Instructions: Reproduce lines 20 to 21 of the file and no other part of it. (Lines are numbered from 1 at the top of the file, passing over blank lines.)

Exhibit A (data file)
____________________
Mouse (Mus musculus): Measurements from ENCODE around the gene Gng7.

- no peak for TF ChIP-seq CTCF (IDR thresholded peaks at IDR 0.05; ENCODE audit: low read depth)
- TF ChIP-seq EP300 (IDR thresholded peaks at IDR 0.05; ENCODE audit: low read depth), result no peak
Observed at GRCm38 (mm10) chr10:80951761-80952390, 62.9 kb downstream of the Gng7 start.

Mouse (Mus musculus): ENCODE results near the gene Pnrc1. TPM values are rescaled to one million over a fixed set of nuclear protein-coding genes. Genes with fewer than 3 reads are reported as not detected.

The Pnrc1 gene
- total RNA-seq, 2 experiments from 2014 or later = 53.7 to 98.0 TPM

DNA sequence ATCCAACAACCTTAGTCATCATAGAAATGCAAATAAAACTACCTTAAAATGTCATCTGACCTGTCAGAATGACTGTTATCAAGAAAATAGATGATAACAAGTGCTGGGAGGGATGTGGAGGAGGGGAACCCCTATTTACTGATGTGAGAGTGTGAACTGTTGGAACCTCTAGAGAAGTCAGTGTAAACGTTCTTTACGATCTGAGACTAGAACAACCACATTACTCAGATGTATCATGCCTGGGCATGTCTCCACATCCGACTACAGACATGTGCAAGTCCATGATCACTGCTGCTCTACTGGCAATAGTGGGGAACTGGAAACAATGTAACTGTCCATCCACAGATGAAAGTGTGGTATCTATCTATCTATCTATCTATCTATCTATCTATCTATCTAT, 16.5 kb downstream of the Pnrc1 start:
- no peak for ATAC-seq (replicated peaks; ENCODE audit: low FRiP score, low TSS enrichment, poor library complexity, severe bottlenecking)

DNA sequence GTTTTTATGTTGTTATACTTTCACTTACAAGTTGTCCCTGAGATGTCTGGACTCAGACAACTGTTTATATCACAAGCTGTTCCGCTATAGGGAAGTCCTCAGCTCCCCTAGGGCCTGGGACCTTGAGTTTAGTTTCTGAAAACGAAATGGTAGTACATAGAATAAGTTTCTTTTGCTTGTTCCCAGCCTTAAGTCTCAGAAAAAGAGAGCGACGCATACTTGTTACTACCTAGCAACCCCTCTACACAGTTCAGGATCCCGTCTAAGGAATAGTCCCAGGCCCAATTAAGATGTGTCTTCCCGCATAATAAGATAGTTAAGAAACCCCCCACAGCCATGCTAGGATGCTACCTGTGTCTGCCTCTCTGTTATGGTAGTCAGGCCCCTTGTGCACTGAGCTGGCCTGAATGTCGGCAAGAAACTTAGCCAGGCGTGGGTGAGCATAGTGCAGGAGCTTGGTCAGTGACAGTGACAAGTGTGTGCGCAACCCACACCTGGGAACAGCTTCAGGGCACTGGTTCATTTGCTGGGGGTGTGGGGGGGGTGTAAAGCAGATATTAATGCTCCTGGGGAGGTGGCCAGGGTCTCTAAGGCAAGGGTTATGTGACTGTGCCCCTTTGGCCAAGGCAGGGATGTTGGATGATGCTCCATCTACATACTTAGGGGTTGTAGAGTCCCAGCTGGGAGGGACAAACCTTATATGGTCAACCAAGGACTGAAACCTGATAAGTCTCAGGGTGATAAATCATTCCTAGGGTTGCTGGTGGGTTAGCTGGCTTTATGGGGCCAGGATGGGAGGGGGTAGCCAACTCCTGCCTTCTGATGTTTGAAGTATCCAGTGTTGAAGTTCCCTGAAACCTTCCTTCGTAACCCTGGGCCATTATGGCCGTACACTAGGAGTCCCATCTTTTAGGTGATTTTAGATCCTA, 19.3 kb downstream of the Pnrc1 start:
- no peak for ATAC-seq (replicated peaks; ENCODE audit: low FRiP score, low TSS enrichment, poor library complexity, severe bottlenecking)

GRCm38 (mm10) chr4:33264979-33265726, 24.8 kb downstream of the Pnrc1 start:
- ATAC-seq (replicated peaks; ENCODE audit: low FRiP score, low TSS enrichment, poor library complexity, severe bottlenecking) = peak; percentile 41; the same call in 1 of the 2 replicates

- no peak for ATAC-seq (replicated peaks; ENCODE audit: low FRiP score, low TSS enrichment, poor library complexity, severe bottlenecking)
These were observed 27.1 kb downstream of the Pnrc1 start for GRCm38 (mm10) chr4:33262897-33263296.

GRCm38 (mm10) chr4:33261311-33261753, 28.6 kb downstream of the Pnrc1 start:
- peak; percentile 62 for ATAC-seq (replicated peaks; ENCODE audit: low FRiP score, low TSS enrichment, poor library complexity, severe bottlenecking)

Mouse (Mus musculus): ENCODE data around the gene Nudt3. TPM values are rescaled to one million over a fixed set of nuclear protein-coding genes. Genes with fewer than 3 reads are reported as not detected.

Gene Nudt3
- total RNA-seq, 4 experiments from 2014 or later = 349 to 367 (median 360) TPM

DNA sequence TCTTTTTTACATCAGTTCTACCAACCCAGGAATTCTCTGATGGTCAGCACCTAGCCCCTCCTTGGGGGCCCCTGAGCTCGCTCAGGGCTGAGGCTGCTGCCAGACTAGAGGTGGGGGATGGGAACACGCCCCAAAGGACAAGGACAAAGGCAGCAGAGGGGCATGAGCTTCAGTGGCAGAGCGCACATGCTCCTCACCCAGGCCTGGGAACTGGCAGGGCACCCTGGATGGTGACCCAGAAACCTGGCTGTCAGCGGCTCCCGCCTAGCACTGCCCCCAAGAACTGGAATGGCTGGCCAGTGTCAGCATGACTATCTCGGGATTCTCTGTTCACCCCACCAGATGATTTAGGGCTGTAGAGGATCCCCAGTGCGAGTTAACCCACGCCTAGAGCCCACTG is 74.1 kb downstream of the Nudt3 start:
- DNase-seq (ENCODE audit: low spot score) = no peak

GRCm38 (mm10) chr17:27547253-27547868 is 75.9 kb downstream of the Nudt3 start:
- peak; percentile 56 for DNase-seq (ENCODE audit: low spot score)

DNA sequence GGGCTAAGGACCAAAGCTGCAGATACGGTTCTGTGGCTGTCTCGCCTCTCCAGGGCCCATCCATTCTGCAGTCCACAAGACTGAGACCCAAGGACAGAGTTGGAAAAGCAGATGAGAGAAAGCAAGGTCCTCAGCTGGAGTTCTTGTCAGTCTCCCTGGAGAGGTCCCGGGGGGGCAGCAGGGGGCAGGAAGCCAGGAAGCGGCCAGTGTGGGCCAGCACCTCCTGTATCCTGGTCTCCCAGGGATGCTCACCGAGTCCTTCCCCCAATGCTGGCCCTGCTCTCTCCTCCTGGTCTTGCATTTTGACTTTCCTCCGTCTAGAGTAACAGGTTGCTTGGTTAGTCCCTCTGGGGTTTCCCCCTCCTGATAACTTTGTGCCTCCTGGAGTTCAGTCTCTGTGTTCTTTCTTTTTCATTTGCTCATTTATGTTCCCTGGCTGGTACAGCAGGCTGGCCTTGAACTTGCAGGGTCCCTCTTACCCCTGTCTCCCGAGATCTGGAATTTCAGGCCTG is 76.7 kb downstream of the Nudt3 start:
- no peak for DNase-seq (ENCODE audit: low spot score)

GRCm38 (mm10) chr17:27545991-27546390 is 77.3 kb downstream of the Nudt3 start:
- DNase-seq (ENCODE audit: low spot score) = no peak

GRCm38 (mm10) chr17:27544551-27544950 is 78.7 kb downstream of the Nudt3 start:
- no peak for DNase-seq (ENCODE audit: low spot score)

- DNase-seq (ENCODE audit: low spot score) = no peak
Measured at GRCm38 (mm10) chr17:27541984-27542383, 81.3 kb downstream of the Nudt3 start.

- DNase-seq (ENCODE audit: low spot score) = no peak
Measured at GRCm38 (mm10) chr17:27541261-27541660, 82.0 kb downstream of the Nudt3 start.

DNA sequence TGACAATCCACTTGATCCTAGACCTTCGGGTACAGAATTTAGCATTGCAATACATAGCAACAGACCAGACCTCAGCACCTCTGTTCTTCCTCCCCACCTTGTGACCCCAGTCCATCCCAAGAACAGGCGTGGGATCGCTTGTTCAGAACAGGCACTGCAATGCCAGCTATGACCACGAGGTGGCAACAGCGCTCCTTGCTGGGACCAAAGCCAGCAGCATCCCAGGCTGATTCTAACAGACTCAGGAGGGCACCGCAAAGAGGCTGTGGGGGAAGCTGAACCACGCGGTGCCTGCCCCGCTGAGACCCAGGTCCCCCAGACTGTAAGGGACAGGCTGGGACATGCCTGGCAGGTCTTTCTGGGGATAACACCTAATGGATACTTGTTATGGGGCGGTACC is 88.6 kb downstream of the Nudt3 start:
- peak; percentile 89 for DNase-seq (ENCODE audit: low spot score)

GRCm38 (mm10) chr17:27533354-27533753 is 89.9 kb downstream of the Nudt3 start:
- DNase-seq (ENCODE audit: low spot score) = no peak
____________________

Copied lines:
- total RNA-seq, 4 experiments from 2014 or later = 349 to 367 (median 360) TPM

DNA sequence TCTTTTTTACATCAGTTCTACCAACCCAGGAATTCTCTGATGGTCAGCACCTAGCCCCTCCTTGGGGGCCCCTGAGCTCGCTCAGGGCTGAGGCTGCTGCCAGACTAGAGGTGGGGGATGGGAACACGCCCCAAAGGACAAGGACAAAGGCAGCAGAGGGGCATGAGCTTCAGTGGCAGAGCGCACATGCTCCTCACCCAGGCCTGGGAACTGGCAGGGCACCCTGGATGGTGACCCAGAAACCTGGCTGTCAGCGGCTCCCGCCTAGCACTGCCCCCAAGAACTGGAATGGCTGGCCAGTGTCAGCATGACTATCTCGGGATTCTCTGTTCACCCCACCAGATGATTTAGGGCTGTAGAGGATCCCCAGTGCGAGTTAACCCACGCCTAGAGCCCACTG is 74.1 kb downstream of the Nudt3 start: